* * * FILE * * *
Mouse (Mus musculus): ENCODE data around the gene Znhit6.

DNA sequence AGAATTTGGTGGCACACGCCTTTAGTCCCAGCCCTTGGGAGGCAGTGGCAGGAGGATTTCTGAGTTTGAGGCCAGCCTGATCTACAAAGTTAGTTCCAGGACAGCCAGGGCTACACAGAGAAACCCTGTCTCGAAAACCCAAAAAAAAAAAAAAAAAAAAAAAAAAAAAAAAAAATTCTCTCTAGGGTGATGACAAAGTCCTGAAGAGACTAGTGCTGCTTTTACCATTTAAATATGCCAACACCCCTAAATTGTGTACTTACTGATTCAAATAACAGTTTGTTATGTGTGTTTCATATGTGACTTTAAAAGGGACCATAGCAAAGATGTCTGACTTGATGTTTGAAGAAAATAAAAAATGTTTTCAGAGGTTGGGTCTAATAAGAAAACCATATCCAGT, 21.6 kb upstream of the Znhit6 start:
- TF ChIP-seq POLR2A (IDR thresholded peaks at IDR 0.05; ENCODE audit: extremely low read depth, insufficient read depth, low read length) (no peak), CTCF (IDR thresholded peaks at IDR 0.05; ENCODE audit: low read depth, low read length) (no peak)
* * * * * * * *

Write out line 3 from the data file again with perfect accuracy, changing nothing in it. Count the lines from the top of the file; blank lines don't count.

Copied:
- TF ChIP-seq POLR2A (IDR thresholded peaks at IDR 0.05; ENCODE audit: extremely low read depth, insufficient read depth, low read length) (no peak), CTCF (IDR thresholded peaks at IDR 0.05; ENCODE audit: low read depth, low read length) (no peak)